Monday, March 31, 2008

Generic View from Nowhere

I stumbled upon this article written by Andrew Abbott of the University of Chicago at Library Juice. So, as is my wont, I will share some of the passages that resonated with me. Again this isn't an exhaustive critique of the paper, just some of the passages that struck me as important to the Resource Discovery Task Force. Note that Abbott speaks only of humanist and social science researchers not scientific researchers. Quotes from the paper are italicized.

Central to that investigation [Future of the Library Task Force] was a study of digital versus physical use of library materials, an analysis which showed clearly what we should have guessed ahead of time -that students who are heavy physical users of the library are also heavy electronic users and vice versa. The idea that electronic research was actually replacing physical research - at least at the expert end of the scale- proved wrong.

I think that this is something to bear in mind. I often fall into the trap of digital versus physical, but perhaps I should really think about heavy versus light users of libraries. Is format even an issue? Will tools librarians' build help?

More broadly, that library researchers have projects with clear designs is a myth. A few library researchers may actually have such clear designs. And the rest of us pretend to have had them after the fact.

Abbott underlines the fact that humanistic research in libraries is a very organic endeavor. There is no clear path through the literature. Browsing and reading are part of the process. A part that librarians, for the most part, are not privy to.

Not only is known item searching a relatively minor part of expert library research, precisely structured research questions are also a relatively minor part of expert library research.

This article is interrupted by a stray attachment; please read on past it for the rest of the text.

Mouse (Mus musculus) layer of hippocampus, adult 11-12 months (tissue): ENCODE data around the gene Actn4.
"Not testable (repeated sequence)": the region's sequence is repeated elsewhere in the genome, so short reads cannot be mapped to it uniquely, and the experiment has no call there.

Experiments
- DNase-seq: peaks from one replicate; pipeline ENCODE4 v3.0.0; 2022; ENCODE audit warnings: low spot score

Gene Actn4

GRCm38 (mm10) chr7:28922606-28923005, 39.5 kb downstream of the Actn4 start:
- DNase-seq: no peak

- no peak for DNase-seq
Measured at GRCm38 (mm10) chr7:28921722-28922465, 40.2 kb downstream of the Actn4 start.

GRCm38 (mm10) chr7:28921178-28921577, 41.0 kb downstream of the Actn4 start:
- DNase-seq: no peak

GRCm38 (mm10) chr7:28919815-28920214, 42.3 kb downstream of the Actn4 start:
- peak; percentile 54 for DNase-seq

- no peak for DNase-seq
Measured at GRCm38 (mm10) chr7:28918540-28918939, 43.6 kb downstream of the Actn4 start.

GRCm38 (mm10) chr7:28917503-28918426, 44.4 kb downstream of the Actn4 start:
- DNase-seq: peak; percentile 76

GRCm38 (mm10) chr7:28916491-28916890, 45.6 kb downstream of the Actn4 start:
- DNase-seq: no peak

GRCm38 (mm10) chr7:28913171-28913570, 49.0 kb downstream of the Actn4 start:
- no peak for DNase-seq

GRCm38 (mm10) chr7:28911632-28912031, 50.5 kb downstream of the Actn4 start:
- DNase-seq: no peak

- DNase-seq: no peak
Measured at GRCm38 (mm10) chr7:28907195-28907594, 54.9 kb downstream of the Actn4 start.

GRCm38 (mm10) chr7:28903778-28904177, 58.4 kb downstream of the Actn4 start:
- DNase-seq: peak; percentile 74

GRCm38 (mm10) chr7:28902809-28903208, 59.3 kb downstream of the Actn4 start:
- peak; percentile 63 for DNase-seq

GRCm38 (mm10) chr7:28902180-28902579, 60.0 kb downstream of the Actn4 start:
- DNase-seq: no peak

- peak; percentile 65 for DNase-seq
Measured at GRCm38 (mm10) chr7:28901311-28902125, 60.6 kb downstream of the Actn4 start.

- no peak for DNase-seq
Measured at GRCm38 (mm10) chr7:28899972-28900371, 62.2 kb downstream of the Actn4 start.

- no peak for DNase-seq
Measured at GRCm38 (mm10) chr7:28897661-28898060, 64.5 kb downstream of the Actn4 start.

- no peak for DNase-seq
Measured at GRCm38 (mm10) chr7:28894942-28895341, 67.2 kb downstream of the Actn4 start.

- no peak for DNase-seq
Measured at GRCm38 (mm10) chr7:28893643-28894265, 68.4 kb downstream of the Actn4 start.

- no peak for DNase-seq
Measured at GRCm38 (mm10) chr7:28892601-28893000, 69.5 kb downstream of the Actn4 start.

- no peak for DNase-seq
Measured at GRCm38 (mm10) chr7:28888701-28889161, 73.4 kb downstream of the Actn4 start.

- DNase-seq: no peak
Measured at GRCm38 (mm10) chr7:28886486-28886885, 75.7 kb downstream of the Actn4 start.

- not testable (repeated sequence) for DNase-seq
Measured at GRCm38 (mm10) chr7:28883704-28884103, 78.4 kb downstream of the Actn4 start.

Again, Abbott points to the importance of the practice of browsing for any tools librarians provide.

Everything I could find out about stack behavior in the 1950s indicated that faculty and graduate students weren't using catalogs, even for known-item searches. Nor were they using most of the wonderful apparatus I had written about, built for them by Wilson and ALA and the library profession. They were just wandering into the stacks and trolling. They were indeed standing in the stacks and reading whole chapters, then pulling something else off the shelf and reading that.

Is there any chance researchers will use tools librarians build? If Abbott's research is any indication scholars disengaged from librarians in the 1920s for a variety of reasons. In a large part because librarians represent what Abbott calls a universalist approach as opposed to scholars inclination for a partial or specialty approach to subject access.

But the message was everywhere the same. Faculty and graduate students got their references either from hearsay or from other people's footnotes or reference lists, just as - in fact - I was doing myself.

Now if faculty and graduate students were getting their research bibliography via hearsay or other professionals' published work, why were they doing this? The answer, at least theoretically, seemed obvious. What these sources had that the general bibliographical tools lacked was selectivity.

In my opinion, this is a major problem with bibliographic tools. Quality isn't addressed in any but a cursory fashion. Catalogs don't tell a researcher what the best book on Joyce is. And that in many instances is exactly the information library researchers need.

Finding something is easy. It's knowing you ought to be looking for it that is hard.

It was the librarians' contention that there ought to be one master index, but the research scholars always want partial indexes, indexes slanted their way, organized by their way of seeing the world, not by a generic view from nowhere.

library researchers started withdrawing from this universalist project in the 1920s and gradually erected a system of specialty tools and a set of research practices that enabled them to bypass the hugely inefficient searches that were the only possibility under the universal bibliographical system.

That's all for now. Back to building the master index.

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